As hard as you may try, you can only be in one place at a time. Your company brochure, however, can be in many places, helping you influence potential and existing customers. An effective brochure clearly and succinctly outlines what a company is about and what it has to offer. A poorly constructed brochure only confuses, frustrates and chases potential customers into the welcoming arms of the competition.
The following tips explain how to design a brochure that will properly represent your mission, outline what you have to offer your target audience and serve as an effective marketing and sales tool.
A good headline is key. The headline on the front of your brochure should always include the interests and perceived problems of your targeted audience, and be followed by the solutions you can provide. Many business owners mistakenly lead with their company's basic information. It's imperative, however, to capture your audience's attention and prompt them to read the rest of the brochure. Why bother taking the time to create a great brochure if your audience only reads the front and then discards it?
Remember the basics. Don't ignore the basics when creating a brochure; it should include standard information, such as company name, at least two types of contact information, a logo and tagline. It should also include a headline on the front and two or three brief items outlining benefits your organization can provide. All text should be in brief, easy-to-read blocks to provide clarity for the reader. Add graphic images and photos of your product, services and/or key personnel for an eye-catching touch.
Don't confuse the reader. Avoid the temptation to list too much information on your brochure. Too many messages will confuse your audience and dilute your main points. Focus on what interests your target audience in a succinct manner, and they'll come away with an accurate understanding of what you can offer them and how you'll do it. It's OK to be proud of your business, but not at the expense of cluttering your brochure with irrelevant information.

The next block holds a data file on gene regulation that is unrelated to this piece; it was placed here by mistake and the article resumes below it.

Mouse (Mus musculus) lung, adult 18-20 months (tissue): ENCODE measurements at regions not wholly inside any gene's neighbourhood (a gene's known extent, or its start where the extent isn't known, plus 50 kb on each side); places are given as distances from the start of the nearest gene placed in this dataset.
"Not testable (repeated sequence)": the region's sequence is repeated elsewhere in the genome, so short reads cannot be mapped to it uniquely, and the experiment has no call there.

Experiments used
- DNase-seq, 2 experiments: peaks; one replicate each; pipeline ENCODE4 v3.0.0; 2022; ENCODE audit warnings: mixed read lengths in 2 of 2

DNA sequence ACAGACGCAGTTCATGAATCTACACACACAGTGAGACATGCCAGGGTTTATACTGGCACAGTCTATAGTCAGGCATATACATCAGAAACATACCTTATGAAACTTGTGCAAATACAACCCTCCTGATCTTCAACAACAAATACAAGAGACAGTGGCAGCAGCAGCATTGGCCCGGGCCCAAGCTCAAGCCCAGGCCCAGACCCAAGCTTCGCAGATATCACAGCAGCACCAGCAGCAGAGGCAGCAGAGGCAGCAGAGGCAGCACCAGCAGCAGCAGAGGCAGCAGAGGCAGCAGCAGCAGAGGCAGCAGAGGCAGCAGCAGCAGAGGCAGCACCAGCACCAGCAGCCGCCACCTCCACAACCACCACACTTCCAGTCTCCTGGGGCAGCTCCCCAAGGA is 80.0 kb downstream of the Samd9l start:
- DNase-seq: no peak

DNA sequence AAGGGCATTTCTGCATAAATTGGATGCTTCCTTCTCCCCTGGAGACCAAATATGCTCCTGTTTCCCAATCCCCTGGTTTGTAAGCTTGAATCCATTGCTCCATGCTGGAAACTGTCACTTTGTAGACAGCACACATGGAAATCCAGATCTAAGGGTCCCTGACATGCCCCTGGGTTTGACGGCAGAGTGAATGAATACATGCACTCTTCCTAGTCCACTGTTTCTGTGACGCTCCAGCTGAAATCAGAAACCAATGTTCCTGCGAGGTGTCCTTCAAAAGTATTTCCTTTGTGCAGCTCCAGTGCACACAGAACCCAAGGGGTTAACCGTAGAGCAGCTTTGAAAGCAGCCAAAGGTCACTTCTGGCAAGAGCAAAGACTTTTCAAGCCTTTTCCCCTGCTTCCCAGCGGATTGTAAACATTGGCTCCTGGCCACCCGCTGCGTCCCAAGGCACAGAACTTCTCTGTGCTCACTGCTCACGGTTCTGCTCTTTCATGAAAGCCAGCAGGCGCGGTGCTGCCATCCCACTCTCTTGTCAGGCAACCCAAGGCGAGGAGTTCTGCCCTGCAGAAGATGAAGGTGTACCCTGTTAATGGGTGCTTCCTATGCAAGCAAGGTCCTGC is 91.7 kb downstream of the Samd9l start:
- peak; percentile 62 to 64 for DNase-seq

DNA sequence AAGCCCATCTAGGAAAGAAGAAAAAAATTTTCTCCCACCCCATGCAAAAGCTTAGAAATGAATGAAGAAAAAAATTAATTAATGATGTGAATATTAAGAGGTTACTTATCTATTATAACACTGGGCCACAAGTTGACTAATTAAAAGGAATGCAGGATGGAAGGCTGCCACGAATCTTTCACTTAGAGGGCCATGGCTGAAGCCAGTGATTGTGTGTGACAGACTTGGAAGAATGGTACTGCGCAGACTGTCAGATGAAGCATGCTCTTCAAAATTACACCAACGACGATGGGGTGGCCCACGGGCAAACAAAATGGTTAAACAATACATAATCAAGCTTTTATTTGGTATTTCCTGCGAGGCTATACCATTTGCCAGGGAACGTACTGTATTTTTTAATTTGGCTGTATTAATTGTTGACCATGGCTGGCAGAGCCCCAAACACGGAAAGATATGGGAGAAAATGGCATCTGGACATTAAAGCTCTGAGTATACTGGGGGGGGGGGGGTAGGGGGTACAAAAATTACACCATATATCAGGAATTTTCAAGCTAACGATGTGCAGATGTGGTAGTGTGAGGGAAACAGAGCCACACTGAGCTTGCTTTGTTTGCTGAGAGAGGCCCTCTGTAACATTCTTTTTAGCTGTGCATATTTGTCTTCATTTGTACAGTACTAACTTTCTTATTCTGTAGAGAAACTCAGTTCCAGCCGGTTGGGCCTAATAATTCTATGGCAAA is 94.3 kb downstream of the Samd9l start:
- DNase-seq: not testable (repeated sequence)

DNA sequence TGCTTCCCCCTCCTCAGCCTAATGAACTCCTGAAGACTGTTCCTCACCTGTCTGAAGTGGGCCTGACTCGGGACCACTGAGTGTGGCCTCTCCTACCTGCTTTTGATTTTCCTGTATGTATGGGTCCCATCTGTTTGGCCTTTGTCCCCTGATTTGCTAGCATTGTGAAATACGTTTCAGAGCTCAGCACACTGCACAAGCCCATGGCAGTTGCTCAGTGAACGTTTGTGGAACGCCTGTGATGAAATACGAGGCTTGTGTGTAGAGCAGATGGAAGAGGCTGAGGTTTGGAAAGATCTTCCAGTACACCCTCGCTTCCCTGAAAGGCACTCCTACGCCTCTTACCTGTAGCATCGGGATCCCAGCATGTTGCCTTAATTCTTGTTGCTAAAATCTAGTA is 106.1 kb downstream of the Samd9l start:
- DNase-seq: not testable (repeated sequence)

Avoid big words. There's no need to impress your target audience by using hard-to-understand words that will send the reader scrambling for a dictionary. Your goal is to provide the reader with information regarding your organization, and triple-word-score Scrabble words and lengthy acronyms are hardly the best way to accomplish this. Plain speak is the best course of action.
Include a call to action. Don't assume your audience will be moved to contact you or purchase your product or services after they read your well-crafted brochure. An effective brochure should include a call to action, such as an offer for a free product sample or a free estimate or gift. This will entice readers and give them an incentive to act. Sometimes people need that extra motivation to contact you.
Don't be flimsy. A firm brochure is the equivalent of a firm handshake; it promotes confidence and competence. The weight, texture and overall feel are some of the first things someone will notice about your brochure. Use high-quality paper with a glossy finish to create a brochure that stands out. Handing out or mailing thin, flimsy brochures will signal that you put little thought and even less effort into developing your marketing materials.
Regardless of your business size or financial or design resources, the above tips will assist you in creating a brochure that will properly represent your organization, impress potential customers and call them to action.
Melissa Croweis the vice president of marketing servicesat VistaPrint, an online supplier of graphic design and printed products to small businesses and consumers. Please visit www.vistaprint.com for more brochure ideas.